The facility will also allow Asolo Rep to partner with other local and national artistic organizations, offering multiple rehearsal spaces for rent, costume rentals and more. “We’ve been bringing in New York and Chicago producers, and that means more money for Sarasota,” says DiGabriele. More hit Broadway productions have originated in regional theaters like Asolo Rep in the past decade or so; this season’s Hood, for example, presented by arrangement with part-time Sarasota resident and Broadway producer Tom Kirdahy (Hadestown), is one that may well go on to productions in New York and elsewhere.

Work has begun on the Koski Center renovations, with May 2022 as a tentative completion date for the first phase. DiGabriele says it could even be possible to rehearse the last show of the 2021-22 season (the aforementioned Hood) there.  “We really need this big new rehearsal hall,” she says—especially those taller members of the cast and crew used to ducking their heads.

A rendering of the new Players Centre for the Performing Arts

A rendering of the new Players Centre for the Performing Arts

The Players Centre for Performing Arts

As employees said a tearful farewell to the Players’ now-demolished old home on North Tamiami Trail and moved into temporary theater space at The Crossings at Siesta Key to present their next couple of seasons, Players CEO William Skaggs and his team for the “Center Stage” campaign remain hard at work on plans for the community theater’s long-awaited new home in Lakewood Ranch’s Waterside Place, with a potential 2023 groundbreaking date.

The description of that new home hasn’t changed too much since its initial conception. Set on 4.5 acres, the facility will house a 400-plus-seat main theater, a 150-200-seat black box theater, a flexible meeting/social space, and the main campus of the Players’ education and training studio, for a total of 60,000-plus square feet overall. Fund-raising goal: approximately $26.4 million, of which the Players now have somewhere around $5.5 million.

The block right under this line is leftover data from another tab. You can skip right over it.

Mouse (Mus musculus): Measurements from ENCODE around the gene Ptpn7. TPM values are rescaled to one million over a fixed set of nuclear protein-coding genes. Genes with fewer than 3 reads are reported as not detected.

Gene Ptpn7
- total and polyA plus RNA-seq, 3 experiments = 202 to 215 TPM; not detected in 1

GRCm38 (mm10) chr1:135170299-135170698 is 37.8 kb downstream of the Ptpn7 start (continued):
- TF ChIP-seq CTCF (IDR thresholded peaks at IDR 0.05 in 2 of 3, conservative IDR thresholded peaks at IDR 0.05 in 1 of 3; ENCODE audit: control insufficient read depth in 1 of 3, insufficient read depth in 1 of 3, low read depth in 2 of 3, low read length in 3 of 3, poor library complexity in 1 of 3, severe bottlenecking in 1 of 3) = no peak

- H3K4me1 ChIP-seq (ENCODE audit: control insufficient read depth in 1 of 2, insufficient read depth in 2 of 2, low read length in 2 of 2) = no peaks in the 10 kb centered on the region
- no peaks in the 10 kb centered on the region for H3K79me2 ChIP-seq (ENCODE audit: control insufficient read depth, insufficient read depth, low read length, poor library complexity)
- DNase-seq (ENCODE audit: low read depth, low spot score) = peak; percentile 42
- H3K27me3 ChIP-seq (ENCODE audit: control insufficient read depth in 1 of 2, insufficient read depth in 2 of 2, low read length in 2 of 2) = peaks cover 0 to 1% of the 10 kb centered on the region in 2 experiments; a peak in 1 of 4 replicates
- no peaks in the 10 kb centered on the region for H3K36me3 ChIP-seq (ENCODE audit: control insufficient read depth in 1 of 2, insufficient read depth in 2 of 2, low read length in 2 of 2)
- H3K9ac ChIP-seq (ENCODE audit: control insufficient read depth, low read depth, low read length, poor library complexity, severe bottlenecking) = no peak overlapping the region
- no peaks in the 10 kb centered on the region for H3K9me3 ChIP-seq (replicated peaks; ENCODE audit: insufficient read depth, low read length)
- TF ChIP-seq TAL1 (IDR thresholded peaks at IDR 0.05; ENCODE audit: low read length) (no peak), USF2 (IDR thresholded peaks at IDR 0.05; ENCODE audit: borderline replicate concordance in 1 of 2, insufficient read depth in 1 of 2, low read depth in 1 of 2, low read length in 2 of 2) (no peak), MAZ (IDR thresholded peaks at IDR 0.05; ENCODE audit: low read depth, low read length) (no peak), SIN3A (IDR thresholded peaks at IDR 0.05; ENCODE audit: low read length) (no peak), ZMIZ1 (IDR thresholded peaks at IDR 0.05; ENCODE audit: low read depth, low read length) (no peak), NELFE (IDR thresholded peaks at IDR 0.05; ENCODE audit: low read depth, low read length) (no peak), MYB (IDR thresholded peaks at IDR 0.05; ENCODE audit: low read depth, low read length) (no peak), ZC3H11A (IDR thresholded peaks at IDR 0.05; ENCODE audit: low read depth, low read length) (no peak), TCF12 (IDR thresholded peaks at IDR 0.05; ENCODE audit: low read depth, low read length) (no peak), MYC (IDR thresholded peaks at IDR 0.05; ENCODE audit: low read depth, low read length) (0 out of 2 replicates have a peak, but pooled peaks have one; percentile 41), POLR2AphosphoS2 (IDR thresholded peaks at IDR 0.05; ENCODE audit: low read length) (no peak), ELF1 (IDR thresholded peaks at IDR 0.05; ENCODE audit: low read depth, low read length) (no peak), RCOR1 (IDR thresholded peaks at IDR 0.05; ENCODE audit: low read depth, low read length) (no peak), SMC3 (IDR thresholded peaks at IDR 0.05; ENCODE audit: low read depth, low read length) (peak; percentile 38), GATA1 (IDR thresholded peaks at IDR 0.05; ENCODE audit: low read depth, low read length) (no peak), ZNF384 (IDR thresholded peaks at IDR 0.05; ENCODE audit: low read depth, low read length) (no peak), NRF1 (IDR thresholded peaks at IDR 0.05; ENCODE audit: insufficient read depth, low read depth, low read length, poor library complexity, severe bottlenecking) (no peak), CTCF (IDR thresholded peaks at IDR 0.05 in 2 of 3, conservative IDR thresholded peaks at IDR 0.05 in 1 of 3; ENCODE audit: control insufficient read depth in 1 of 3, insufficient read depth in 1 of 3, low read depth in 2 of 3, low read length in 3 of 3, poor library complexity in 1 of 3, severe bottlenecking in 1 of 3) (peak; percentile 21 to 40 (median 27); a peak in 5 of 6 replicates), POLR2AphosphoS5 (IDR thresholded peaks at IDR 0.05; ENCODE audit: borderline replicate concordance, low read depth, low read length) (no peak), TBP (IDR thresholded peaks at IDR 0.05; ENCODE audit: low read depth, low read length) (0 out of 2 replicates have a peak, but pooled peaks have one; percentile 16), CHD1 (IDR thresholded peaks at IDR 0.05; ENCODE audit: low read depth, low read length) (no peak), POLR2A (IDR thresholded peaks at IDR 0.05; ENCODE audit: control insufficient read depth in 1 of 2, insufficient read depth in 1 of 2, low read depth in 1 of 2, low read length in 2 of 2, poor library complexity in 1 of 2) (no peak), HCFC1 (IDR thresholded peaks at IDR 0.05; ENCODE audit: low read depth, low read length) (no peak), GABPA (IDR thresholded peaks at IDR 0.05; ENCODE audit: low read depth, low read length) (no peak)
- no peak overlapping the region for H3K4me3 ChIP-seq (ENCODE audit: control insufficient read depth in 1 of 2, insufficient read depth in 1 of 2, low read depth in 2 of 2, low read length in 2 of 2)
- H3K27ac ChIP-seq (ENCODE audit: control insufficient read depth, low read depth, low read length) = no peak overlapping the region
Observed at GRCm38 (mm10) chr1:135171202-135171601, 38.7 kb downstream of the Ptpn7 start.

That square footage is a little less than originally planned, says Skaggs, because the Players have already purchased a building on 10th Street they can use for storage purposes. That purchase, some necessary work on the temporary space, and keeping the whole Players team on the payroll during the pandemic, have depleted some of the funds originally raised from the sale of the previous property and charitable funding.

The pandemic did lead to a hiatus in fund raising, says Skaggs, but now the Center Stage campaign has been relaunched and the Players are increasing efforts to create awareness through both paid and earned media and public relations efforts. “We’re going to touch all facets,” says Skaggs, who’s counting on how much and how quickly this area is growing to get the message out to new audiences who may not have known of the Players’ presence as the oldest (92 years strong) performing arts organization in Sarasota County. 

“We have always had a local, grassroots component,” says Skaggs. “And that’s what needed here as well,” with support from the theater’s trustees, ambassadors, advocates and volunteers. “It’s not solely about the money,” he says of the group’s future. “The people are what make it happen.”